A trio of local grannies will cycle the Island in support of their African’ counterparts.
For Joanne Egan, the impending arrival of a grandchild four years ago kicked off her interest in that continent’s children, and their caregivers.
“I have a grandson coming from Ethiopia,” Egan explained. “You sit back with an adoption and just wait.”
To fill the void, and need to help, she became a member of ‘Sidney Grandmothers’ officially St. Andrew’s Grandmothers for Africa in Sidney. The group fundraises support for African grandmothers who are the sole caregivers of their grandchildren who have been orphaned due to the AIDS pandemic.
That’s where Egan met Lil Charles, who during her career, worked with AIDS patients.
Egan also roped in fellow Body Barn spin class member Janet Russell.
“I lived in Uganda years ago when AIDS was just getting started,” Russell said.
Now the three will be part of the green swarm of grandmothers and ‘grand others’ to take to the pavement in the Victoria Grandmothers for Africa’s fifth annual Bicycle Tour. The cycling tour covers about 280 kilometres through Courtenay, Qualicum, Parksville, Nanaimo, Ladysmith, Cowichan Bay, and Brentwood Bay before culminating in Victoria on National Grandparent’s Day, Sept. 11.
The four previous tours raised close to $150,000 for the Stephen Lewis Foundation’s Grandmothers to Grandmothers Campaign, which funds grassroots initiatives in support of African grandmothers who are faced with the task of burying their own children and then raising their HIV/AIDS-orphaned grandchildren.
“When I think of my grandchildren and how privileged they are … and think of (African) grandmothers raising a lot more than two … I’ll pedal my buns off,” said Charles.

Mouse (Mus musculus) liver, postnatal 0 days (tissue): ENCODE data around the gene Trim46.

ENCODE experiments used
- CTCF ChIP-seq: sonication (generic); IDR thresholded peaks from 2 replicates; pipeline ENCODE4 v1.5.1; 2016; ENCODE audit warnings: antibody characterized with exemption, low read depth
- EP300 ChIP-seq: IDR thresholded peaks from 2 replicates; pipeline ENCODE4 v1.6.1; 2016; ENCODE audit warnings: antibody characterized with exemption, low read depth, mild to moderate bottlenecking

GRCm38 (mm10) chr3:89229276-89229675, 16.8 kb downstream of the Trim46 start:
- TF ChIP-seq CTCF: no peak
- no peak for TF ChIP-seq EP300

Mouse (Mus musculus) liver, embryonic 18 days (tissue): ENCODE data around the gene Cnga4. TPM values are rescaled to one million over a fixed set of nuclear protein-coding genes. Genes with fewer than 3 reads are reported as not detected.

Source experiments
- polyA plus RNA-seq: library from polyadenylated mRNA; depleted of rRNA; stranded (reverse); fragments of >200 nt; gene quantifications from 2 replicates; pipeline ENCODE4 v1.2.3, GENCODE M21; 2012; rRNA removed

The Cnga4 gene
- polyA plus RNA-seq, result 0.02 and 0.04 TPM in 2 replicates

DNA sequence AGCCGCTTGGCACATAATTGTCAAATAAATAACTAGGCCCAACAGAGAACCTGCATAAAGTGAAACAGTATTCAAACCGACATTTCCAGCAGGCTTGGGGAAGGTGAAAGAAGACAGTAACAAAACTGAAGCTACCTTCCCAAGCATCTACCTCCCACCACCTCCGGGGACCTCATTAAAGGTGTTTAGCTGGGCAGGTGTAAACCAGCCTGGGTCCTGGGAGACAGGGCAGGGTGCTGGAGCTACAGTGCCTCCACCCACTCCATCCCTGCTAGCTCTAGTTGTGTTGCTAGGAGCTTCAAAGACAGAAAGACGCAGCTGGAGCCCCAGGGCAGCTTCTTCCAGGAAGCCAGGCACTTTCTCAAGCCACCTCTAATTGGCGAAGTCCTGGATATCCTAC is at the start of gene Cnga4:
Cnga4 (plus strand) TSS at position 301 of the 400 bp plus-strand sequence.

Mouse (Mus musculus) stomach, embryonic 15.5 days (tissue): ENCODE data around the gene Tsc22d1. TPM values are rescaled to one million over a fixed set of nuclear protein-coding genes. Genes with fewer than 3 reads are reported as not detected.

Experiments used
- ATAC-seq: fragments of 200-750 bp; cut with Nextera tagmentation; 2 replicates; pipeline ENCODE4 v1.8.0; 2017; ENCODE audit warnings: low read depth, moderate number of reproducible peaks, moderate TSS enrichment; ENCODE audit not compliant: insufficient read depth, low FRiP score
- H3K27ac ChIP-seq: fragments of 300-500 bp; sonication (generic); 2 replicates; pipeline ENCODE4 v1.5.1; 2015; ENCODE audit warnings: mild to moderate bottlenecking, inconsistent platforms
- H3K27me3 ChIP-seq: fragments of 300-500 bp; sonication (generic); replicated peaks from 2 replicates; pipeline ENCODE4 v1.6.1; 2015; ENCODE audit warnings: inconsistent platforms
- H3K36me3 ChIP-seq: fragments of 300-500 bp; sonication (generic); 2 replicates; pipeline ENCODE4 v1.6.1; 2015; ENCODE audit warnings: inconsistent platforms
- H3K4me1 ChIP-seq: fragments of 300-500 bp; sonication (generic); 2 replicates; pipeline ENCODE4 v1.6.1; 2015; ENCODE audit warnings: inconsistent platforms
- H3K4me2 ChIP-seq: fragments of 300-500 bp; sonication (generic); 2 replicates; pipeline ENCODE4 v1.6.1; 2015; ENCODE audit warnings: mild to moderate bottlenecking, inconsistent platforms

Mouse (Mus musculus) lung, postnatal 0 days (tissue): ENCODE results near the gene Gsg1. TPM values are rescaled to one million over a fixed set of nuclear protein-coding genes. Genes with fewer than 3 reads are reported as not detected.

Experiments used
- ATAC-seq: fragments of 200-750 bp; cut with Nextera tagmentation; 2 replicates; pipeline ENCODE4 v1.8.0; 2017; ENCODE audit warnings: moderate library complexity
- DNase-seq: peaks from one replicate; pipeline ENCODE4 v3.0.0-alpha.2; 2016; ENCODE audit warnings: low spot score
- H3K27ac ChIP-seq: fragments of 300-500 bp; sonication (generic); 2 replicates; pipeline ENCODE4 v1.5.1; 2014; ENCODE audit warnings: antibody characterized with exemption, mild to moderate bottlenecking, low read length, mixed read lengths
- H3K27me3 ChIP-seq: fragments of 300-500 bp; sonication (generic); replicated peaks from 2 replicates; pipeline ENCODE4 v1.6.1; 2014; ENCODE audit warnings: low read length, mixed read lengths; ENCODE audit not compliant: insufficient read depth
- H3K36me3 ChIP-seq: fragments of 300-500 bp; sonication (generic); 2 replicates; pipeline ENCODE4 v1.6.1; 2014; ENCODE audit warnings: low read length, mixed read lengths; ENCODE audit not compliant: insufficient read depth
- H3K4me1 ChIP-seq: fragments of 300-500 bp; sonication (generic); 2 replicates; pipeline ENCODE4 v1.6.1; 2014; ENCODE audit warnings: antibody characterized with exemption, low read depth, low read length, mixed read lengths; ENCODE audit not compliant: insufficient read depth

All three are new to the three-day ride, and slowly they started training, working up to 100-kilometre rides and tackling killer hills. They’ve criss-crossed Greater Victoria numerous times, covering nearly every inch of the local trails network.
“Your heart has to be in it,” Russell said. “But we can do hills now that we looked at before and thought ‘we’ll never do it’.”
In addition to training for the 100 km/day ride, cyclists pay their own costs to participate in the tour, and they fundraise and gather pledges that are donated to the Stephen Lewis Foundation. Along the route the grandmother and grand-other bicyclists will benefit from the support of various grandmothers groups who will supply them with meals, snacks, cheers and moral support.
The Victoria Grandmothers for Africa’s fifth annual Bicycle Tour starts in Campbell River Sept. 9 and winds up in Victoria, Sept. 11. The tour riders will be greeted by a welcoming party at St. John the Divine Church, 1611 Quadra St. at 3 p.m. on Sept. 11.
Visit http://j.mp/victoriacycle online to sponsor Victoria Grandmothers for Africa cyclists.